‘The Book of Life’ fun celebration of Mexican culture

Jackson French

Virtually guaranteed to be pure joy for children, “The Book of Life” still offers plenty for adults. This vibrant, animated fantasy is deeply rooted in Mexican myth and culture and frenetically undertakes a captivating adventure through a series of awe-inspiring settings.  

Gorgeous, creatively designed characters and environments populate this movie’s world. The artwork makes the film look like a moving storybook and it’s enough to suck you in. 

“The Book of Life” isn’t just about looks, though. A compelling story lurks within the presentation. When two young men compete for the affection of Maria, voiced by Zoe Saldana, their love triangle becomes more complicated as two deities bet on the outcome. The gods add an interesting supernatural element, which becomes a major fixture in the movie’s second half. Throughout the story, there’s plenty of jumping back and forth between the land of the living and two different afterlives. Each locale treats the eyes and amplifies the adventurous mood.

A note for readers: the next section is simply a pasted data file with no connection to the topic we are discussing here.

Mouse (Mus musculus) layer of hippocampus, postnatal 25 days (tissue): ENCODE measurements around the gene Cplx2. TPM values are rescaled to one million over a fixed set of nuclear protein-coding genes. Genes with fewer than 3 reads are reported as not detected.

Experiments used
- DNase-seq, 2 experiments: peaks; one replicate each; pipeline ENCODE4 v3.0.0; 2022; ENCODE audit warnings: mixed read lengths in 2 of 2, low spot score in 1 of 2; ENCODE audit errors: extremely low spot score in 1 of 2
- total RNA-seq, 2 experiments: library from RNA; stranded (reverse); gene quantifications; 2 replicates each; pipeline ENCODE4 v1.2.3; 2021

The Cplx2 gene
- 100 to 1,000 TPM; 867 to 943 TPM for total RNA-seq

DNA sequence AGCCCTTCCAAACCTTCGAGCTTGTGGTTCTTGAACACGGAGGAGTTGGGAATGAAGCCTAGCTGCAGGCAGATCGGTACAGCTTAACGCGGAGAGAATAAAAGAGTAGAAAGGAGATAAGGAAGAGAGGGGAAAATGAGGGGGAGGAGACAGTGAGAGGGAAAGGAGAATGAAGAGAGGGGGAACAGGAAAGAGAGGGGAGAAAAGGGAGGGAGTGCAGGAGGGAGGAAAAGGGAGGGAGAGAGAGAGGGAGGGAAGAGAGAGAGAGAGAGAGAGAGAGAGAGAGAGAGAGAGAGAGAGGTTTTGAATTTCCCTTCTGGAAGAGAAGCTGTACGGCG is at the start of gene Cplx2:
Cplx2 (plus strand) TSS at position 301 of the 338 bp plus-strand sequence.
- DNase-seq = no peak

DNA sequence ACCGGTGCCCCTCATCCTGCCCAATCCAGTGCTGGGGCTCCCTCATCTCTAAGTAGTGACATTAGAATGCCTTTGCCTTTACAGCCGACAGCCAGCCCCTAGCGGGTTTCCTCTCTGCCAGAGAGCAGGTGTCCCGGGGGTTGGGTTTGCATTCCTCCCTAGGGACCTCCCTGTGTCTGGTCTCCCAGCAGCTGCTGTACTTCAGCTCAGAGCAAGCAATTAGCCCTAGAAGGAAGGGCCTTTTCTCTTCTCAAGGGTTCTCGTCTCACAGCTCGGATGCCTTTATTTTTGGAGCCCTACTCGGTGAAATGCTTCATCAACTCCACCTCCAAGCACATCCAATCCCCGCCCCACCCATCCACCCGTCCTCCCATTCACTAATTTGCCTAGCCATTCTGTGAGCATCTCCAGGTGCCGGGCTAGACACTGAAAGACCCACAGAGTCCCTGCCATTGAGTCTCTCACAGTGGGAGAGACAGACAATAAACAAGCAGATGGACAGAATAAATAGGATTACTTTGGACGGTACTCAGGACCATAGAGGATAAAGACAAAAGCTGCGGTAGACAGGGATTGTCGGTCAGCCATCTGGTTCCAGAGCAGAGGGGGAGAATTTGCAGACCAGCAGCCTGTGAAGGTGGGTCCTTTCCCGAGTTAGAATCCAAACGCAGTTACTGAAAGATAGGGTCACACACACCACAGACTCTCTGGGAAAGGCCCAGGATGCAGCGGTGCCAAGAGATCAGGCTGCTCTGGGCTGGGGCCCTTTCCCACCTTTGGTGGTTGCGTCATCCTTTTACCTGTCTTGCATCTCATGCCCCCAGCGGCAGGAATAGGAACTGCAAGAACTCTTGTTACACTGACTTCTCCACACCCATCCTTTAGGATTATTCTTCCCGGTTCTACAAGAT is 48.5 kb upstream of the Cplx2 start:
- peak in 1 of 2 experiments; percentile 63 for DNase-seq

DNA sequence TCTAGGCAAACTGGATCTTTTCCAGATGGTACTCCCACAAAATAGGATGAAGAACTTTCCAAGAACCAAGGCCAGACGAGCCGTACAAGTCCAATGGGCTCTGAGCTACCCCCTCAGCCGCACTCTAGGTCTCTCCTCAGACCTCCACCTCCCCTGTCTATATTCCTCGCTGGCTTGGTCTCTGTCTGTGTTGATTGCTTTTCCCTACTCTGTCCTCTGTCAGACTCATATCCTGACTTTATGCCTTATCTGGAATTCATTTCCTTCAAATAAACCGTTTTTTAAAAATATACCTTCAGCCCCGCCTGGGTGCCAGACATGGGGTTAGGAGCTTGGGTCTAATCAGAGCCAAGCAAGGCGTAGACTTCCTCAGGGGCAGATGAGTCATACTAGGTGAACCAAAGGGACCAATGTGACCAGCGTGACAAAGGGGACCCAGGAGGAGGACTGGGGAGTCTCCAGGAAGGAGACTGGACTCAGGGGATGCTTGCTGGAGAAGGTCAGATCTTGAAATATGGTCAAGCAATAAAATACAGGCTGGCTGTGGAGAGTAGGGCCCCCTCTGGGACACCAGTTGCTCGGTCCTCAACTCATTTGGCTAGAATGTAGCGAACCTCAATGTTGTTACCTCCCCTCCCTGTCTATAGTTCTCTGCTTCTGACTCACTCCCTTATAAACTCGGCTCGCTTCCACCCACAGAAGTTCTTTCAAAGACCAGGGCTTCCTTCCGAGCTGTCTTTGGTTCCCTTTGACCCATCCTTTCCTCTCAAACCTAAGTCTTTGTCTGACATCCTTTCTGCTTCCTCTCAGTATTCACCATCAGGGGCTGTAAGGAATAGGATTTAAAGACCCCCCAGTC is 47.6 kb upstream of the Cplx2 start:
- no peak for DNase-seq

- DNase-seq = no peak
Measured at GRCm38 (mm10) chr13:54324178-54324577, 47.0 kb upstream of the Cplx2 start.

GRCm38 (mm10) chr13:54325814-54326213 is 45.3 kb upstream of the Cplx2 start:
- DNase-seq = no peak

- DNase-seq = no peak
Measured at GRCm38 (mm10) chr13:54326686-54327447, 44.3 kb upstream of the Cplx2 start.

Though “The Book of Life” caters to what children want in a movie, there aren’t quite enough concessions made for adults. Most of the characters aren’t especially interesting and the film’s tense segments switch between pulse-pounding and overly silly. An overabundance of sappy songs, including a part where music is annoyingly used to defeat a dangerous enemy, makes it hard to stay invested at times. These bumps in the road fortunately don’t pop up too often and the movie remains a dazzling experience.  

Even if there are a number of things in “The Book of Life” that will make the adults in the audience roll their eyes, there’s still enough charm, humor and skillfully executed narrative packed into this film to make it a fun and rewarding adventure.